BioSpace Global Roundup, Oct. 10


DBV Technologies – The U.S. Food and Drug Administration accepted DBV’s Biologics License Application for its Viaskin Peanut immunotherapy for the treatment of peanut-allergic children ages four to 11 years. Viaskin Peanut, a non-invasive, once-daily, epicutaneous patch, is the France-based company’s lead product candidate designed to potentially reduce the risk of life-threatening allergic reactions due to accidental exposure to peanuts. The target action date provided by the FDA is Aug. 5, 2020. The FDA has communicated that it is currently planning to hold an advisory committee meeting to discuss the Viaskin Peanut application.  Viaskin Peanut received Breakthrough and Fast Track Designation from the FDA in 2015 and 2012, respectively. The BLA for Viaskin Peanut is supported by a global development program comprised of eight clinical trials including two Phase I clinical trials, four Phase II clinical trials, and two Phase III clinical trials.

Haselmeier – Switzerland-based Haselmeier and Italy-based Stevanato Group announced an exclusive agreement to license the Axis-D pen-injector technology and intellectual property (IP) for the development, manufacturing and supply of the Axis-D pen-injector in the Therapeutic Area of Diabetes Care, the companies announced. The Axis-D pen-injector was designed and developed by Haselmeier. A new injector is in the works and once the design is finalized, it will be produced at one of Stevanato Group’s manufacturing facilities, based on extensive tooling and molding expertise. Sub-assembly and final assembly equipment will be provided by Stevanato Group operations in Denmark.

Summit Therapeutics – Oxford, U.K.-based Summit Therapeutics presented new data to explain a link between the findings of the company’s Phase II trial of ridinilazole for C. difficile infection. In the trial, ridinilazole demonstrated superior efficacy compared to vancomycin, driven by a 60% lower recurrence rate. Also, ridinilazole preserved the diversity of the gut microbiome. The findings are connected mechanistically by bile acids, part of the “metabolome” of active chemicals made or modified by gut bacteria, the researchers said. Bile acids exist in different forms that can either favor or block the regrowth of C. difficile after treatment. Ridinilazole leaves these bacteria unharmed, allowing them to keep converting pro-C. difficile bile acids into anti-C. difficile bile acids, maintaining a positive chemical balance that prevents C. difficile recurrence, the company said. Data from the Phase II trial showed that patients who were treated with ridinilazole saw a statistically significant improvement in sustained clinical responses.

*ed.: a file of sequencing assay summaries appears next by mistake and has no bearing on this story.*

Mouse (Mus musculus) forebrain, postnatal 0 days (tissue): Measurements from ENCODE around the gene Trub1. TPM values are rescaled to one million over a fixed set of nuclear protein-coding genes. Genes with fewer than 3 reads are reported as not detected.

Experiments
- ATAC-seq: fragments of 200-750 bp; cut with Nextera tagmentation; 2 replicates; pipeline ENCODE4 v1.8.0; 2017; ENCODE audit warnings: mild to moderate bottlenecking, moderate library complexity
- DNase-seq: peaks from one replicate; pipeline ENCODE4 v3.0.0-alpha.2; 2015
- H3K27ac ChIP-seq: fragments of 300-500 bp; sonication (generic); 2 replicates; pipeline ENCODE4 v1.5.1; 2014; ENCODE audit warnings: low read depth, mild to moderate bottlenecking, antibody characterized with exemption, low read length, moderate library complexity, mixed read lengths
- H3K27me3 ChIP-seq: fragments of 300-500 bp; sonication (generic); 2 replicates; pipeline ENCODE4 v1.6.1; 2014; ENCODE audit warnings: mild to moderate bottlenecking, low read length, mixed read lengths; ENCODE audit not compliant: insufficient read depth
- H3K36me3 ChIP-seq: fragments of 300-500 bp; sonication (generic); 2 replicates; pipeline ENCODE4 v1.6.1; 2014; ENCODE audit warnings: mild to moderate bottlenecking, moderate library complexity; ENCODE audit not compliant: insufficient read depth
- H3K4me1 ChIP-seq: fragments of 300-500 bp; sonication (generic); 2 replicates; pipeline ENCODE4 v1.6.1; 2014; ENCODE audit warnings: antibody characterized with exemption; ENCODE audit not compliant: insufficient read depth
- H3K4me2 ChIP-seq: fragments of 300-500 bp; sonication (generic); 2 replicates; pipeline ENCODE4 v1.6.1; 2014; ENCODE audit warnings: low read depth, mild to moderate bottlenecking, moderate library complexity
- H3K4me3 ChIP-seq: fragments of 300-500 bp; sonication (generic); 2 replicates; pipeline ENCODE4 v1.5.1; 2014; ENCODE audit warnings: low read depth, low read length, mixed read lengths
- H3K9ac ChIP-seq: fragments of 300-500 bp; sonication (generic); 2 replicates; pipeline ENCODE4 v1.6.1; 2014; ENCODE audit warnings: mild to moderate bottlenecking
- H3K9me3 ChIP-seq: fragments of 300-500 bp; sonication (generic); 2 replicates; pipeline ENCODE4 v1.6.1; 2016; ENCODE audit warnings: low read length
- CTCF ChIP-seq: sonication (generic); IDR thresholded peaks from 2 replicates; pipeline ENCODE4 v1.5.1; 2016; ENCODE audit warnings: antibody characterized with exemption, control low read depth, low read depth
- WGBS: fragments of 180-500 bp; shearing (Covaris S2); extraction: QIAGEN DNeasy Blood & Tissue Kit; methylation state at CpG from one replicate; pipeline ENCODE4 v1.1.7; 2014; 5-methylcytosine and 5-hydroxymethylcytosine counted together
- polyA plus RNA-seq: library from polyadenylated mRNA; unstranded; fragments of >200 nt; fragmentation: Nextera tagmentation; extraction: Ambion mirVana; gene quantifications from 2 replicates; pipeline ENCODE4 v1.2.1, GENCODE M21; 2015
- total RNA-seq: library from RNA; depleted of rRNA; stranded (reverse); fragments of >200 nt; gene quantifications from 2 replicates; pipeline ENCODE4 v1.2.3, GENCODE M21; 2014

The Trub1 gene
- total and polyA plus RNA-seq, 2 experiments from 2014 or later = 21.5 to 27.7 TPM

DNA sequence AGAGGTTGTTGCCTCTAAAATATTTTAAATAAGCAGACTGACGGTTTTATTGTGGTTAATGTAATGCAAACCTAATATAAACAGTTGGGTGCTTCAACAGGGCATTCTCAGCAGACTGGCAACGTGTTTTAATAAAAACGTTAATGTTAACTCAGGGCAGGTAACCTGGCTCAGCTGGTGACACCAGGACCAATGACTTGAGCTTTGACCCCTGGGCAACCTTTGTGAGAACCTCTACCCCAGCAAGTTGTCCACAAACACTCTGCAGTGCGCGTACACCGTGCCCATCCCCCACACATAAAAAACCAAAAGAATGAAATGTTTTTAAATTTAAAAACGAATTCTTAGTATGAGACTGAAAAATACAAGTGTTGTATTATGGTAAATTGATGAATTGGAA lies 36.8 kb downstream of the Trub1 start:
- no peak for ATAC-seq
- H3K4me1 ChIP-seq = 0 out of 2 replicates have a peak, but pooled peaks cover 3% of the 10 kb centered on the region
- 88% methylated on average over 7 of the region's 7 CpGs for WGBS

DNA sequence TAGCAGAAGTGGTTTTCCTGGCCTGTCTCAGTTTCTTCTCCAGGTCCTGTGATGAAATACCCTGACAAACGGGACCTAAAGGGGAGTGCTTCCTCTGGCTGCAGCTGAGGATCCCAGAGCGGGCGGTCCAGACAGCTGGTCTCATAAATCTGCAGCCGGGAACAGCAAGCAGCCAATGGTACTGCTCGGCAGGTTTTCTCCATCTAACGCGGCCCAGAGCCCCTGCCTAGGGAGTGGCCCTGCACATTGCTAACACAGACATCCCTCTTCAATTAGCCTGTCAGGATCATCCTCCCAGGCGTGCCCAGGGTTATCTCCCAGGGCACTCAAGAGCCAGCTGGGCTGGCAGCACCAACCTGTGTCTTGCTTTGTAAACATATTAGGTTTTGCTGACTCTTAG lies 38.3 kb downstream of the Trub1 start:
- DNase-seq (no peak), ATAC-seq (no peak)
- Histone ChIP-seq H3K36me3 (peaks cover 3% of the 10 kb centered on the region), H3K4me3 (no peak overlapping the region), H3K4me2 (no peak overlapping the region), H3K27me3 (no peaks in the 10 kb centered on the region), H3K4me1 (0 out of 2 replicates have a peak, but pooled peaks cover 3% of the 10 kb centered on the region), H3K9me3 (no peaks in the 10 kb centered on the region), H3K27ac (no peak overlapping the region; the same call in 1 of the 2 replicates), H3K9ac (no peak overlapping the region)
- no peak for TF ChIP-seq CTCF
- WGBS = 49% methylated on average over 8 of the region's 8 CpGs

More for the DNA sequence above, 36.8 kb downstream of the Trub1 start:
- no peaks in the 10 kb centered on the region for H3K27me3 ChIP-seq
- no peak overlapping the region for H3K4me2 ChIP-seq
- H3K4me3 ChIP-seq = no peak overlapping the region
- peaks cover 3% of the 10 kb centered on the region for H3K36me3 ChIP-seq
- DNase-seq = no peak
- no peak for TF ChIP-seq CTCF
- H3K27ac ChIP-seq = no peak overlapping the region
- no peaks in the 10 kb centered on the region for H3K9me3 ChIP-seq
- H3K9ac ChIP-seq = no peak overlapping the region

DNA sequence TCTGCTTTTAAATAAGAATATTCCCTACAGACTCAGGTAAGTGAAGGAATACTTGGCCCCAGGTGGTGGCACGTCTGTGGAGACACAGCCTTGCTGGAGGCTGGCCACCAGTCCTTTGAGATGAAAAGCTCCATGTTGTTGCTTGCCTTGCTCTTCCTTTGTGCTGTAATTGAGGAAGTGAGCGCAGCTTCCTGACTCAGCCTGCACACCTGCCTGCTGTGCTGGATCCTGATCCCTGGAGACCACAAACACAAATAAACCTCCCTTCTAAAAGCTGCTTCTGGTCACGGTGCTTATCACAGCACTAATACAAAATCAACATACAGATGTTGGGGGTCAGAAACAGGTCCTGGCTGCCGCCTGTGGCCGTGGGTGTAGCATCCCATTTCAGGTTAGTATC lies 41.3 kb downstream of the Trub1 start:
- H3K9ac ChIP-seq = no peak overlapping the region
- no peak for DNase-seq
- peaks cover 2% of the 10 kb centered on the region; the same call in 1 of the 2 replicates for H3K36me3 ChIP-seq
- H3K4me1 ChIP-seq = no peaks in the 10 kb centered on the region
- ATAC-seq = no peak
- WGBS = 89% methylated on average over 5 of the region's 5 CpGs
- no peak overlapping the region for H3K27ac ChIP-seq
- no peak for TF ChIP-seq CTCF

Prepscan – Netherlands-based Prepscan announced its GMP production capacity has doubled. The doubled GMP production capacity enables Prepscan to guarantee short production timelines. It also gives clients the benefit of collaborating with a single expert partner on the way from R&D to the clinic, resulting in maximum efficiency while also saving time. The company’s production line consists of a new synthesizer, a preparative HPLC and lyophilizer in the cleanroom.